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Thread: Why aren't my cc's dropping??

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    Join Date
    May 2007
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    Milwaukee, WI
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    Why aren't my cc's dropping??

    Hi All:

    We started this pool season with a green swamp. Found this forum & realized our CYA was well over 150. Have been using the "Best Guess" chart, drained some water, raised chlorine to "shock" levels appropriate to our CYA, etc. We use Taylor's FAS/DPD kit.

    Anyway, our pool LOOKS beautiful. However, we have NEVER had a CC reading of zero. When we test the CC, the water always turns a very light pink. It takes one drop of solution to then make the water clear...therefore giving us a reading of approximately .5 CC.

    So, for the last six nights, we've tested the chlorine & gotten FC levels ranging from 18 to 20 ppm. Each night the CC's have been at .5 ppm. Each night we've added chlorine to bring the FC to at least 20 ppm. Should we start testing each morning also? If the FC is below 20 should we add more chlorine immediately in the morning? Between the sun, heat & CC reading we are losing 5ppm each day. Here's tonight's numbers:

    CYA 70
    FC 20
    CC .5
    PH 7.6
    TA 90

    This is driving us crazy!! We have added more than 8 gallons of 15% chlorine in the last six days. (To save you time doing the math: 1 gallon adds 5ppm to our pool.)* We have kept the filter on 24/7 for around two weeks now. Should we just keep at this, knowing that eventually all of the chlorimates will be gone & we'll be able to let our FC drift down to 5-10ppm?

    Is it okay for the kids to swim in FC levels between 15 and 25?

    Thanks!!

    We have: 30,000* gal, vinyl IG with sand filter. We live in Milwaukee, WI area.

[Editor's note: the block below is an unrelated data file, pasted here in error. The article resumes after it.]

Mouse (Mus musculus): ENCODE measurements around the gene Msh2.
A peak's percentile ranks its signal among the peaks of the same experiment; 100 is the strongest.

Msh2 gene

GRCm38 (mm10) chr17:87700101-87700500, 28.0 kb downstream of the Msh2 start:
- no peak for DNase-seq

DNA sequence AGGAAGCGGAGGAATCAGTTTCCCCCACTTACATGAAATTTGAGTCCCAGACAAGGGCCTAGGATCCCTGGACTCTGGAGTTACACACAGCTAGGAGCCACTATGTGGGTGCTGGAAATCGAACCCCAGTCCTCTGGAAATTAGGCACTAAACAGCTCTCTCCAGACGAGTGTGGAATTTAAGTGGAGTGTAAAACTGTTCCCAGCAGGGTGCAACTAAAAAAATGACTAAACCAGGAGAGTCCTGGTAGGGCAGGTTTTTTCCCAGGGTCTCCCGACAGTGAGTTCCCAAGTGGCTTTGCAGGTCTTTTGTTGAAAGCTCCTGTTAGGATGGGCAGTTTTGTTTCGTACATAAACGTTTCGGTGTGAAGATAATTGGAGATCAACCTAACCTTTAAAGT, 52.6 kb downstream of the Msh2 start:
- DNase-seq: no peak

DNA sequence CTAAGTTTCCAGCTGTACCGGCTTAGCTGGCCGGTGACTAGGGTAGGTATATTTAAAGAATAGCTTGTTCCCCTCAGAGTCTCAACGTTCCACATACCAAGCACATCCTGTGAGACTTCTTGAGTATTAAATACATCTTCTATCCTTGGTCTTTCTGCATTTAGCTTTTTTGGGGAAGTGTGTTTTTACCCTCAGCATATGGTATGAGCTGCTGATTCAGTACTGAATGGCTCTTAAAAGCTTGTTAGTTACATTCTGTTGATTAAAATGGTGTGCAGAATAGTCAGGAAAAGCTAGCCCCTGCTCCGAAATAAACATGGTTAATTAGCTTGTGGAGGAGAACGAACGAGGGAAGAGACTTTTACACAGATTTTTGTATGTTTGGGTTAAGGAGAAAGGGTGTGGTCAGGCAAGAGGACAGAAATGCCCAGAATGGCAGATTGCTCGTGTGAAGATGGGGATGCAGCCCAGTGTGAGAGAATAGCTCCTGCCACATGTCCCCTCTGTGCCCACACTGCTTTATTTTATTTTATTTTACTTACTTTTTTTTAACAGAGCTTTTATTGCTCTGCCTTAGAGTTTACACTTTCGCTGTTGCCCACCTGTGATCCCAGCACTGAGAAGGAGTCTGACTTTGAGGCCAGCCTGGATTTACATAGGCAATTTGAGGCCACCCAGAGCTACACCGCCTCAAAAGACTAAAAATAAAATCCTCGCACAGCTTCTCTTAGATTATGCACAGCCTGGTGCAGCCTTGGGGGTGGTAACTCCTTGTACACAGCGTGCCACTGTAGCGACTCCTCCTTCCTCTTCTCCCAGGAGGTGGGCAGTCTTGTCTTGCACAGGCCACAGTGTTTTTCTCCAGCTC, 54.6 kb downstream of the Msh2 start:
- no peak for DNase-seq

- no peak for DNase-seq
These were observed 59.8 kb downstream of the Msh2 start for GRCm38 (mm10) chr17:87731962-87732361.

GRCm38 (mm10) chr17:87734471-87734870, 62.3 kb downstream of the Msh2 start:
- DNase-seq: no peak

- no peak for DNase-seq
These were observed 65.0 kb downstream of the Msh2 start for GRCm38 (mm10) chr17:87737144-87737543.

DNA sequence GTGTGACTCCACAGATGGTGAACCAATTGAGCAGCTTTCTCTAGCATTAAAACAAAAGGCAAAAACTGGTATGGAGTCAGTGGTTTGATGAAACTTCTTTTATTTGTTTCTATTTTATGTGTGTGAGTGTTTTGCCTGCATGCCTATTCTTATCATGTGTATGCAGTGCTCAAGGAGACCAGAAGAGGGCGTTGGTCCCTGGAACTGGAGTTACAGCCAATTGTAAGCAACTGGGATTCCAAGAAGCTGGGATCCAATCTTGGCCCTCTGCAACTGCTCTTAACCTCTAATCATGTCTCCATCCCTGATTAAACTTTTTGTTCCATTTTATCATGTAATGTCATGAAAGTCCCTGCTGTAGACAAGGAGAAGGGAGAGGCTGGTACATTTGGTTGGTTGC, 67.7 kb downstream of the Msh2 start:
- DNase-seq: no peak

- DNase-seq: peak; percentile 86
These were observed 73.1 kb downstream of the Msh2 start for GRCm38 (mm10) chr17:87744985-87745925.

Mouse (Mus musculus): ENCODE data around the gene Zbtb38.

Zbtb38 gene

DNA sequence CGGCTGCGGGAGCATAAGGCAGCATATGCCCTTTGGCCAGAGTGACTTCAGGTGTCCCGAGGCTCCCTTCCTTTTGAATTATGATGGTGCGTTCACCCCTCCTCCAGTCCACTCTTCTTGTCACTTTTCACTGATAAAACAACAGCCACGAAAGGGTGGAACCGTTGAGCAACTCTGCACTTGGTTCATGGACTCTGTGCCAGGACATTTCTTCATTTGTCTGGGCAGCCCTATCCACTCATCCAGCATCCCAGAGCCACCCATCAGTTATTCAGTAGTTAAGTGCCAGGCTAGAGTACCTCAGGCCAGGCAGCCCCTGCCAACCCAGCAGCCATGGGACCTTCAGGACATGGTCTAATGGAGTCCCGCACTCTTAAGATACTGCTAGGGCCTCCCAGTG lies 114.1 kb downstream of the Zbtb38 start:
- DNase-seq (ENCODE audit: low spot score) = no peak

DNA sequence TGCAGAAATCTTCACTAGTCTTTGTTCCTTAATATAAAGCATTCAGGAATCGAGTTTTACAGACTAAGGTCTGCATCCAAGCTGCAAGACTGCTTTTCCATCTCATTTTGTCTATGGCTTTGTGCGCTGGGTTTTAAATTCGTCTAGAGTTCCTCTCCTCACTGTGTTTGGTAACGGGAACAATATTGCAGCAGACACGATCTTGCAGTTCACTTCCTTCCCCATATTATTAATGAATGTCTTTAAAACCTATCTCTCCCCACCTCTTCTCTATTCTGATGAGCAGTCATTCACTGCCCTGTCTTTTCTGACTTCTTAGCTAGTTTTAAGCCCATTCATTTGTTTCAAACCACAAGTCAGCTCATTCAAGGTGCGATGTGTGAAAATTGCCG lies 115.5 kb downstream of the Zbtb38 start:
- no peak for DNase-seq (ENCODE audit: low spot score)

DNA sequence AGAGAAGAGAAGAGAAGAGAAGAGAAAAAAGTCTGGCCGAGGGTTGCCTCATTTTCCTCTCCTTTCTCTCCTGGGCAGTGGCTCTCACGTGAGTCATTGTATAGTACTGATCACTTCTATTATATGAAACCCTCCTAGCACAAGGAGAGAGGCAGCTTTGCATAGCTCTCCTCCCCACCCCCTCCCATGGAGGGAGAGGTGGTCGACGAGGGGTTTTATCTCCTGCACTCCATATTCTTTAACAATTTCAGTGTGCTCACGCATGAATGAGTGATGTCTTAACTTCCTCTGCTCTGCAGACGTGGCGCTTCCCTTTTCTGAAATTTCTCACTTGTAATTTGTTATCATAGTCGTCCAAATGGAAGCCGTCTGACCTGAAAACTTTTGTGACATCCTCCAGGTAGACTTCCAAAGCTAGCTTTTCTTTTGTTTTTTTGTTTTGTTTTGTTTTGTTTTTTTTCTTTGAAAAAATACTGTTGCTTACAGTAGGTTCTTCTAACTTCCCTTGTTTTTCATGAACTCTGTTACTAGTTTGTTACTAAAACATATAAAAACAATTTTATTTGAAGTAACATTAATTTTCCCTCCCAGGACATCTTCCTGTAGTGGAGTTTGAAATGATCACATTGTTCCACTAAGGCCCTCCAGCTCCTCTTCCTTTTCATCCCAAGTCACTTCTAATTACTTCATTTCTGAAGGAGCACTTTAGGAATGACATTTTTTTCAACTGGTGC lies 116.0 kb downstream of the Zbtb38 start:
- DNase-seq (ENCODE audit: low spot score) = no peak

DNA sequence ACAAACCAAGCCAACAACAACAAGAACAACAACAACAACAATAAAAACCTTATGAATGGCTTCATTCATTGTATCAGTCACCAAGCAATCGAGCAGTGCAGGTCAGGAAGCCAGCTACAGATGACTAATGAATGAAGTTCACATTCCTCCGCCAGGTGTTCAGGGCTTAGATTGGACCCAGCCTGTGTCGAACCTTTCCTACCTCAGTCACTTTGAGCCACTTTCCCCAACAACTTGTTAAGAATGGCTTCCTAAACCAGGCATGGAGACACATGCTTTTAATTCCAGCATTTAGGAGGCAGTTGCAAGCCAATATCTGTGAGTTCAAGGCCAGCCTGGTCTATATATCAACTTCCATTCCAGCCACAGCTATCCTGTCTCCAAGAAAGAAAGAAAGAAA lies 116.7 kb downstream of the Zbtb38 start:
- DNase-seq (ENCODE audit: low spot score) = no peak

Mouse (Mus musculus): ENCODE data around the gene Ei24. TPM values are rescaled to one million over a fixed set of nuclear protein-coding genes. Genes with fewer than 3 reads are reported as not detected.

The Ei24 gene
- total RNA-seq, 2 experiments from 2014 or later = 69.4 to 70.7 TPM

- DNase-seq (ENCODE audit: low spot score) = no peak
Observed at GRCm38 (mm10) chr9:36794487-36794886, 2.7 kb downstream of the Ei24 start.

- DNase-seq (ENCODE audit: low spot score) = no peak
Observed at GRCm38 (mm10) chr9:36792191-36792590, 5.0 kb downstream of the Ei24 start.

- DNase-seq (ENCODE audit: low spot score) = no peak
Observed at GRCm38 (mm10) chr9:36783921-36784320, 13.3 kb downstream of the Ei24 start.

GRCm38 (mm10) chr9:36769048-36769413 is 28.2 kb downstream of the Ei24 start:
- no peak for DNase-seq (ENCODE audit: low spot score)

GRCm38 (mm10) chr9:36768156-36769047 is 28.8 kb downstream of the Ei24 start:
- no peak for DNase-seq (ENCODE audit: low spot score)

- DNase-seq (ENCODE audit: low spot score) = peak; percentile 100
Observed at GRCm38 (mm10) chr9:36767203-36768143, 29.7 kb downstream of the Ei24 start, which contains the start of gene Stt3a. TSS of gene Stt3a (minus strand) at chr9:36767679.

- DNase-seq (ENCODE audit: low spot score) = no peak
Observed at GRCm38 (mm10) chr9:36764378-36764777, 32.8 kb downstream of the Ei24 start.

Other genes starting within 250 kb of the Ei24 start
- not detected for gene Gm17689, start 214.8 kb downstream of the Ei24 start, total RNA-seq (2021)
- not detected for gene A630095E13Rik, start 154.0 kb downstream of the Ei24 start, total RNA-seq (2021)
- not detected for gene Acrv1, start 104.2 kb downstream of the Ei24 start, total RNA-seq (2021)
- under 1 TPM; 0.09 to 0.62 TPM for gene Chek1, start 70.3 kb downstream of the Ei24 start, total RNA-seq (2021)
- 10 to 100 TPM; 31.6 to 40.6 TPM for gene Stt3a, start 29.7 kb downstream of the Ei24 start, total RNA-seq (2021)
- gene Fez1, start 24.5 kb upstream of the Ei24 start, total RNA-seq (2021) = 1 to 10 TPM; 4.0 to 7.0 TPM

22,000 Gallon, IG, Vinyl, Sta-Rite Sand Filter
    Milwaukee, WI area

  2. Back To Top    #2

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    Yes, you need to keep your chlorine levels up to shock level day and night until the level stays overnight. Once it stays high overnight, you let it drop into the appropriate range for swimming.
    Buggs

    14,000 gallon, in ground, plaster, free form, play pool.
    Sta-Rite Max-E-Glass with a 1.5 hp Emerson motor
    WaterCo Micron High Rate sand filter S750 490 lb, 4883 sq ft - using ZeoBest
    In floor Polaris cleaning system
    Blue Diamond robot for those after storm days when I can't wait overnight for the in floor to clean it.

  3. Back To Top    #3
    mbar's Avatar
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    It happened to me this year too I opened to a green swamp, and had to keep my pool at shock levels for at least 2 weeks, maybe closer to 3. I also had beautiful clear water, with cc showing 0 to .5. I kept adding bleach to keep shock levels until it was 20ppms (tested after sun went down) till morning when the pool was still in shade. Even though it only dropped 2 ppms sometimes, it did eventually not drop at all. I don't know if it was just from the "swamp", I think it was also from so much pollen dropping this year. It is only in the last week that the pollen has not been really heavy on the skimmer sock. So I would suggest keeping the bleach levels at shock - especially at night.
    16x33 fiberglass pool sand filter

  4. Back To Top    #4

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    Milwaukee, WI
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    Is it safe to swim with the FC levels so high? I know it will fade our swim suits, but we can live with that.
    22,000 Gallon, IG, Vinyl, Sta-Rite Sand Filter
    Milwaukee, WI area

  5. Back To Top    #5

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    I wouldn't swim in it until the level was back down to under 10ppm, myself.
    Buggs

    14,000 gallon, in ground, plaster, free form, play pool.
    Sta-Rite Max-E-Glass with a 1.5 hp Emerson motor
    WaterCo Micron High Rate sand filter S750 490 lb, 4883 sq ft - using ZeoBest
    In floor Polaris cleaning system
    Blue Diamond robot for those after storm days when I can't wait overnight for the in floor to clean it.

  6. Back To Top    #6

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    duraleigh's Avatar
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    Onemom,

    It is not uncommon for pools to test at .5 CC's. That's not a huge deal and, as long as your water looks nice, I would ignore it unless it goes higher.

    Meanwhile, go swimming....my bet is you see no fading of clothing. Your washing machine, with a cup of clorox added, brings the chlorine in the wash up over 300ppm. (somebody double check that math....I did it twice assuming a 12 gal washer capacity)